Maximum segmental wall thickness (in mm) was defined as the maximum wall thickness of 12 segments at the slice with the largest lipid contour area. Vessel wall area and lumen area (in cm2) were computed at the slice with the largest mean segmental wall thickness. Volume measurements for total wall volume (in mm3) was computed by integrating area measurements over 8 slices. Normalized wall index (NWI) was then calculated. NWI was derived as carotid wall area divided by the total vessel area. The total vessel area in these measurements includes the lumen area. Lipid-rich core was represented as a binary variable (present or absent).
All analyses were weighted and appropriately accounted for the stratified random sampling design of the ARIC Carotid MRI substudy. Analyses were conducted using SAS version 9.1 for descriptive statistics or SUDAAN for domain analysis. Wall thickness and wall volume were analyzed in the full data set. Due to the resolution constraints of the MRI scan, we restricted consideration of lipid core to those 1,131 participants whose maximum wall thickness was ≥1.5 mm. Only 4 lipid cores were excluded using this cut point. Among the 1,131 participants who were included in the analyses, a total of 542 participants had an identifiable lipid-rich core.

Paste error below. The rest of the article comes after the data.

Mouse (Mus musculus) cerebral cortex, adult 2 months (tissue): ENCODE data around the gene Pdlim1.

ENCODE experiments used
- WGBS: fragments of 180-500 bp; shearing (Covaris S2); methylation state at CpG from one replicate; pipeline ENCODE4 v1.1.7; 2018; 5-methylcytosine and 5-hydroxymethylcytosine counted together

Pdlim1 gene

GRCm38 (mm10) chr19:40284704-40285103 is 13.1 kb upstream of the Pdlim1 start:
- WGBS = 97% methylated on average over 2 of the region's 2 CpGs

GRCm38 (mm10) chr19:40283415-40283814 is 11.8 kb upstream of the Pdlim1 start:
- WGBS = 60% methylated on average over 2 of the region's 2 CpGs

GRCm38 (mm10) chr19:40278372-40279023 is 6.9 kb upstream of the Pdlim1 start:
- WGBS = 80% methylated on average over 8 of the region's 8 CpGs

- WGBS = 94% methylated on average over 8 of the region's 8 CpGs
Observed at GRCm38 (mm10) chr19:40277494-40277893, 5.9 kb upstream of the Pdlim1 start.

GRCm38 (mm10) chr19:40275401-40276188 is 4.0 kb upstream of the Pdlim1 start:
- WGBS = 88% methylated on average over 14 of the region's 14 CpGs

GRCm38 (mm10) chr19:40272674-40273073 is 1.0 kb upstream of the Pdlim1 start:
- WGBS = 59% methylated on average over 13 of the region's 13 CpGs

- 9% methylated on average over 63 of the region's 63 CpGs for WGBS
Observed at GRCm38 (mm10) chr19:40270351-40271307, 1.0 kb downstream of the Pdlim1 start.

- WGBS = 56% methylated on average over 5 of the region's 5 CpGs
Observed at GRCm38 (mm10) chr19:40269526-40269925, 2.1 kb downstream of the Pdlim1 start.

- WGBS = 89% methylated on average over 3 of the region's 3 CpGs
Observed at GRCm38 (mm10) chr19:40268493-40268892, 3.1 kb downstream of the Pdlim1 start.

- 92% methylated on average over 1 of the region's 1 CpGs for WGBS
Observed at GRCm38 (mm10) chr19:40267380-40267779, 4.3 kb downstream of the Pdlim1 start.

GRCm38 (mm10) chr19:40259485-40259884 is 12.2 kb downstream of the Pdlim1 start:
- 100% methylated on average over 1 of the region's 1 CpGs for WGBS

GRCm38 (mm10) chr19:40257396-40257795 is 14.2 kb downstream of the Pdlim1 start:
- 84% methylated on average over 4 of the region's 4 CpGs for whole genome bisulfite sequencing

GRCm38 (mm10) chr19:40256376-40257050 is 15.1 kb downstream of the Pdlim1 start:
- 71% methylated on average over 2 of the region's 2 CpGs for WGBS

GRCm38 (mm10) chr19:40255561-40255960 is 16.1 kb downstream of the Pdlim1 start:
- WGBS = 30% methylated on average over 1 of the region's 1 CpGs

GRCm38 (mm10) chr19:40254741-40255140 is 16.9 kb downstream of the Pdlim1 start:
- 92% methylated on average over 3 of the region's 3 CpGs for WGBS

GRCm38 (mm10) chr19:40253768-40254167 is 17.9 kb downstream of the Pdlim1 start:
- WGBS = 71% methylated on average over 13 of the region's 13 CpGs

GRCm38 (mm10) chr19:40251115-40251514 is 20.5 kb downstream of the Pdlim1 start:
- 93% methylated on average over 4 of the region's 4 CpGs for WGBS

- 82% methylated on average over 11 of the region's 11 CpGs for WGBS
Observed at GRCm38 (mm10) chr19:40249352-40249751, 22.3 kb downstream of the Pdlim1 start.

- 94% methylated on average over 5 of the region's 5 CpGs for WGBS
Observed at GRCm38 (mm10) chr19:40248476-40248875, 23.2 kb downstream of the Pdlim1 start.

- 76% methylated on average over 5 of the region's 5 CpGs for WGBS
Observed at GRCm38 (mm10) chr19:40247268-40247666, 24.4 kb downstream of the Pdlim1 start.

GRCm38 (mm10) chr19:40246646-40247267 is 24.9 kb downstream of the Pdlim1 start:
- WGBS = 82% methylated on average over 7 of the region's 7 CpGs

For continuous MRI variables, standardized regression coefficients (β) are presented for linear regression models, standardizing by one standard deviation (SD) of exposure and outcome with adjustment for covariates. These β coefficients can be interpreted as number of SD difference in the dependent variable (e.g., total wall volume) associated with a single SD difference in plasma cholesterol or lipoprotein level or their ratio. For the dichotomous lipid-rich core variable (presence or absence), standardized odds ratio (OR) are presented for logistic regression models adjusting for covariates. These ORs can be interpreted as the odds for the presence of lipid-rich core associated with a single SD difference in plasma cholesterol or lipoprotein level or their ratio. Covariates included for adjustment were age, race, gender, smoking status, body mass index, blood glucose, hypertensive medication use, cholesterol-lowering medication use, aspirin use, diabetic medication use, hs-CRP, and plasma triglyceride concentration. Similarly, the coefficients of determination (R2) were described for each model including the above-mentioned covariates as well as lipid or lipoprotein particle measure of interest. R2 can be interpreted as proportion of the variance in the dependent variable (e.g., total wall volume) as explained by the set of independent variables in the model including the cholesterol or lipoprotein particle concentration parameter of interest.
Because the presence of lipid-rich core on carotid MRI has been shown to highly correlate with carotid wall thickness,10
we conducted additional analyses to examine the presence of lipid-rich core, while controlling for carotid wall thickness in addition to the covariates mentioned above.